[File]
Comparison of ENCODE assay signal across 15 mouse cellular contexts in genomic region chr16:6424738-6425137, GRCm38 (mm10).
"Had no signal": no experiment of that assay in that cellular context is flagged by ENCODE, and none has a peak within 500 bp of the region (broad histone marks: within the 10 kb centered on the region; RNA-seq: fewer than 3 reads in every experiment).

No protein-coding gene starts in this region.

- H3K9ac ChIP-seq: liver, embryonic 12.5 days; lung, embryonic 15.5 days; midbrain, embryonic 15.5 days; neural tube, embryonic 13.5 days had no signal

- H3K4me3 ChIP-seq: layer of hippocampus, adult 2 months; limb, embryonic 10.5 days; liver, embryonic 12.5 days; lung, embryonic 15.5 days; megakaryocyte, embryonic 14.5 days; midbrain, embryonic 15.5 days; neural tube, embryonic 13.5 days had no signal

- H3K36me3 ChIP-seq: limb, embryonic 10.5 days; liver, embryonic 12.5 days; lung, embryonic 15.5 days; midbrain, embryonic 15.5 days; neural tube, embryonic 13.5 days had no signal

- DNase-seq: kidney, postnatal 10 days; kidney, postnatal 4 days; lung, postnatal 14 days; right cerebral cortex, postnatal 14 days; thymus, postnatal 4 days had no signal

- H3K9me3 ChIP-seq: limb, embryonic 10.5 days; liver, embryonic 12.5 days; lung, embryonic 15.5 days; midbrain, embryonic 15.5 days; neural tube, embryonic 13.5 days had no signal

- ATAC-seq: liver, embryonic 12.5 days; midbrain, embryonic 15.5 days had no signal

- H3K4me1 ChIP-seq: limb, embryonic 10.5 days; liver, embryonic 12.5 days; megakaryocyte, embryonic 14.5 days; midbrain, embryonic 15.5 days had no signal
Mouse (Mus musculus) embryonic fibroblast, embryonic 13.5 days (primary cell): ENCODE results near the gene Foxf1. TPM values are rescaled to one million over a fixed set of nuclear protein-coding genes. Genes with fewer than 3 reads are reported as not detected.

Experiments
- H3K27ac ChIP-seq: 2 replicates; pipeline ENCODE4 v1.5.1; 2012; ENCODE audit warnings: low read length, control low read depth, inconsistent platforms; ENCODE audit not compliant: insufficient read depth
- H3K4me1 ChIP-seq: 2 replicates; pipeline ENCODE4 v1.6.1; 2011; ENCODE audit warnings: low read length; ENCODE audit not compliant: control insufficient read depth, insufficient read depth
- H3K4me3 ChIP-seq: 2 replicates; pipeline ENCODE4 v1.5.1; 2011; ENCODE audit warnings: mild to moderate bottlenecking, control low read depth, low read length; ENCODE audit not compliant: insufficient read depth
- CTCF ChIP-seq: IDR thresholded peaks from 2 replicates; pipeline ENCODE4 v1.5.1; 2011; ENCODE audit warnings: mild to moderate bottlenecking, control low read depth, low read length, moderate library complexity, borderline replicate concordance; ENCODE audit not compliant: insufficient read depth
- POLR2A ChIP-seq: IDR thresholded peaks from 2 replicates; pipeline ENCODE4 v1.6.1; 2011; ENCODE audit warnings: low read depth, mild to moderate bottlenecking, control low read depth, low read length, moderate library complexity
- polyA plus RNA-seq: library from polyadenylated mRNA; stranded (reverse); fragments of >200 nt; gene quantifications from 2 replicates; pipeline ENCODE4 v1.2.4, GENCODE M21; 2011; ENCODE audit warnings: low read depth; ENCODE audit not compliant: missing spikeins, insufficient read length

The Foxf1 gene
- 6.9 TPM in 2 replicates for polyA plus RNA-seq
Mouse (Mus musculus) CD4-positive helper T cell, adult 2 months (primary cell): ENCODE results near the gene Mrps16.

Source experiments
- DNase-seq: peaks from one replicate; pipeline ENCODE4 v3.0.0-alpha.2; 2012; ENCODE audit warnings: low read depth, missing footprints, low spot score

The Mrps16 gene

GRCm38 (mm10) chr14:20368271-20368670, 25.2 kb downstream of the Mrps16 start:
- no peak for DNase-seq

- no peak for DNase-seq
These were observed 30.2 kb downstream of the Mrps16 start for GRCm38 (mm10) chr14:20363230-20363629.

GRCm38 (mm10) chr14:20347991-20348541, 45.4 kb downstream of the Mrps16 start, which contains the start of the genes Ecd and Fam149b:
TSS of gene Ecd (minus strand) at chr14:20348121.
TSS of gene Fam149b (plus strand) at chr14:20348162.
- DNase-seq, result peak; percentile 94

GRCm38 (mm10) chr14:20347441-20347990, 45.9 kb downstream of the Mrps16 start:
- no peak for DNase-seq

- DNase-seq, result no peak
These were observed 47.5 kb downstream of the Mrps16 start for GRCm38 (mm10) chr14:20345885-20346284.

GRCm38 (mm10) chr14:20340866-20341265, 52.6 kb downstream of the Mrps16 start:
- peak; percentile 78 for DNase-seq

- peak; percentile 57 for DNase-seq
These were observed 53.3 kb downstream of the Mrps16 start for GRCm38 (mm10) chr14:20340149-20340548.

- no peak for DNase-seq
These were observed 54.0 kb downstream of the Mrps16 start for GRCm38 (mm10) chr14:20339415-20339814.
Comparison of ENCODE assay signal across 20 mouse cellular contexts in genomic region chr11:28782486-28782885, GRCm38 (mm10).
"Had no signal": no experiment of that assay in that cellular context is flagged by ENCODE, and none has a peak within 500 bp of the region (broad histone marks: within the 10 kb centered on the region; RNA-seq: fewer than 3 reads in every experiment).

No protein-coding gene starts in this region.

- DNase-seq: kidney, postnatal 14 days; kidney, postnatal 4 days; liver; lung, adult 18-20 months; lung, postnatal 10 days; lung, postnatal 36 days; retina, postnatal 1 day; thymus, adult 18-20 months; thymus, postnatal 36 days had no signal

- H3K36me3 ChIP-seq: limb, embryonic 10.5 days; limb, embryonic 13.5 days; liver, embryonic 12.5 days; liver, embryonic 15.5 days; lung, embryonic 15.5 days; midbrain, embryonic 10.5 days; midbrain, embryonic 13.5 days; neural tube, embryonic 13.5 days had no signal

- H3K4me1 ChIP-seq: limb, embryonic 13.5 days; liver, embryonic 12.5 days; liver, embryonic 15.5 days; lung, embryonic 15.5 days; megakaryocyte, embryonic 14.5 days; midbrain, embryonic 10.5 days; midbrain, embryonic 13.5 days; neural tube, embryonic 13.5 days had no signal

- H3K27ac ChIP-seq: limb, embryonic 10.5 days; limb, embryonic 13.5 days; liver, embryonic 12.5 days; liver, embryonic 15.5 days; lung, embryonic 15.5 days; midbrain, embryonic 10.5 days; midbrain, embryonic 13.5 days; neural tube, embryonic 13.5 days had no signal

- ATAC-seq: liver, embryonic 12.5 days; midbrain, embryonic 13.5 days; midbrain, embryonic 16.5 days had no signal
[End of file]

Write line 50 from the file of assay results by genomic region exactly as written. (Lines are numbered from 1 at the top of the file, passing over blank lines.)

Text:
- ATAC-seq: liver, embryonic 12.5 days; midbrain, embryonic 13.5 days; midbrain, embryonic 16.5 days had no signal